A little bit of kindness can go a long way: Pilots honour a passenger’s late grandmother.

A little bit of kindness can go a long way: Pilots honour a passenger's late grandmother.

Pilots offered to keep a poster that a passenger had made for her grandmother’s funeral, in the cockpit with them, to honour her nan with one last flight.


A woman sent this beautiful story to a local news reporter after she received “extraordinary kindness” from employees of Alaska Airlines.

“I am writing to tell you about the extraordinary kindness that was shown to me by members of Alaska Airlines who worked Flight 1176 on May 10th.”

Here’s what Kathryn wrote. It will take you about 60 seconds to read it:

A little bit of kindness can go a long way: Pilots honour a passenger's late grandmother.

I had to travel that day to attend my grandmother’s funeral. She was 103.

This (the poster) was her birthday last November. She died on May 8th.

Concetta Immacolata Mongiardo was the light of my life.

For the wake and funeral mass, I made a poster of my favorite picture of her, which is when she turned 100. To me, this picture shows the essence of my grandmother’s nature: Gratitude.

I didn’t want anything to happen to the poster, so I used cardboard to protect it.

When I got to the gate, I showed the gate agent what I was carrying and asked if I would be able to put it in a safe place for our cross country journey. At first, I was told that it would have to go in the cargo hold with all the regular baggage. But as soon as I explained why I was traveling (and I started to break down), and who the cardboard was protecting.

The gate agent, Lourdes Pedemonte, started to cry with me, and then she assured me that Nan wouldn’t have to fly in the cargo hold.

A few minutes later, she came up to me, put her hand on my shoulder and said, “you’re all set, the pilots are going to keep Nan in the cockpit.”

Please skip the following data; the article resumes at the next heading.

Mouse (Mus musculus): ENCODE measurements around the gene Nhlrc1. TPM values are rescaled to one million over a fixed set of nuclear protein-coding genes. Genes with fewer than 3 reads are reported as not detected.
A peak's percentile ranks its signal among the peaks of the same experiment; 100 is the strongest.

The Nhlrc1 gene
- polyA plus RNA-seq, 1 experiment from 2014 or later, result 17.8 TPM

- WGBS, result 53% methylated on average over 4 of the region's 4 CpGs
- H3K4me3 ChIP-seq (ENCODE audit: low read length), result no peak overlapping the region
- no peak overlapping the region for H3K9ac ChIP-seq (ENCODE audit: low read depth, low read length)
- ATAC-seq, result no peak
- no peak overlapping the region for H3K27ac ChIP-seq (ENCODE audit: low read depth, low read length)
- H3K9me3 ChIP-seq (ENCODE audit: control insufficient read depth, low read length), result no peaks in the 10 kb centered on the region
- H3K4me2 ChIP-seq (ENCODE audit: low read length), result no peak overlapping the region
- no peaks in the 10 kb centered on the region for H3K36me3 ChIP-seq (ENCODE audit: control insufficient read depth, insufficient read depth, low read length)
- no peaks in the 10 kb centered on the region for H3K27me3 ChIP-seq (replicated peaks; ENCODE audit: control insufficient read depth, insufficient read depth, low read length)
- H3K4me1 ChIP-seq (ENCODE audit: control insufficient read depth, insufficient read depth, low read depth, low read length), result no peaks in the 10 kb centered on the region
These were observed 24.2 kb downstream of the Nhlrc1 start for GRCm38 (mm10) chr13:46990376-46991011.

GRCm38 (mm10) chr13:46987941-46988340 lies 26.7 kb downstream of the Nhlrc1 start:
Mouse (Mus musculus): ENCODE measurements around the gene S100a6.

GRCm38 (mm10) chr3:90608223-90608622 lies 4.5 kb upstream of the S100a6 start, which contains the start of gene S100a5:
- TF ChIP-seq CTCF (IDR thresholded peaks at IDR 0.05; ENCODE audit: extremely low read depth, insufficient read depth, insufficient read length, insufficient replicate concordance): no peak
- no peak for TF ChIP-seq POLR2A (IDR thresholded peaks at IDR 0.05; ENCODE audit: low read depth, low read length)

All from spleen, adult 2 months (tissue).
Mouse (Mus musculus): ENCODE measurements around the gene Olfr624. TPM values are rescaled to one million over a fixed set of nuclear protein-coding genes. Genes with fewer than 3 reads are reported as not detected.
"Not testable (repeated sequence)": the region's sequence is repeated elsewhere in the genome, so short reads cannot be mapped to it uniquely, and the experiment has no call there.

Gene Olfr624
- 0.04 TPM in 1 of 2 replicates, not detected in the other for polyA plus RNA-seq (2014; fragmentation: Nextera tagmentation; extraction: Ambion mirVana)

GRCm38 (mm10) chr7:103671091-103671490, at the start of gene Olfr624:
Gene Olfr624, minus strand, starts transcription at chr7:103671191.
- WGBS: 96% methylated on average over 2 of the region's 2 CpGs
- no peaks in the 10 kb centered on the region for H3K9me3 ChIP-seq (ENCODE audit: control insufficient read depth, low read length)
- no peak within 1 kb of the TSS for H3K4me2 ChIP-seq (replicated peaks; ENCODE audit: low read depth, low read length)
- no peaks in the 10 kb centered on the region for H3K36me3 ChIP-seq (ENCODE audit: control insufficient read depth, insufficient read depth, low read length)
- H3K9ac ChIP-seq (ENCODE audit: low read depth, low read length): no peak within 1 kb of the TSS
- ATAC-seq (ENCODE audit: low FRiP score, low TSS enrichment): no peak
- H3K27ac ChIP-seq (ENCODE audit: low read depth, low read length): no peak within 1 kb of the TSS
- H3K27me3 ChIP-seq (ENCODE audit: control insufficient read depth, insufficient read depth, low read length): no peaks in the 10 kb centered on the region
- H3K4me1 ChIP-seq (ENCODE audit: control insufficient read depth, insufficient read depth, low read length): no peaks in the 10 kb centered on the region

I started to cry again because of the kindness Ms. Pedemonte showed me.

When I boarded the plane, I was greeted by flight attendant Pam Keck who said, “you must be the woman with some precious cargo.” I smiled at her, with tears in my eyes, and handed Nan over to her.

The cockpit door was open, and when Ms. Keck handed Nan over to the pilots, they both made eye contact with me and told me not to worry, that they would take good care of Nan as we travelled across the country.

After what seemed to be an eternity, we finally landed. Ms. Keck made sure Nan was waiting for me.  I thanked Ms. Keck again, and asked her to thank the pilots for me.

She said, “you can thank them yourself, there they are.”

So I looked them both in the eye, and, with my hand over my heart, thanked them for taking care of Nan.

They both said, “it was an honour” and offered their condolences.

I really hope Ms. Pedemonte, Ms. Keck, and the pilots know the depths of my gratitude for the kindness and compassion they showed me that day.

Sources: Facebook
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Brent Lindeque is the founder and man in charge at Good Things Guy. Recognised as one of the Mail and Guardian’s Top 200 Young South African’s as well as a Primedia LeadSA Hero, Brent is a change maker, thought leader, radio host, foodie, vlogger, writer and all round good guy.

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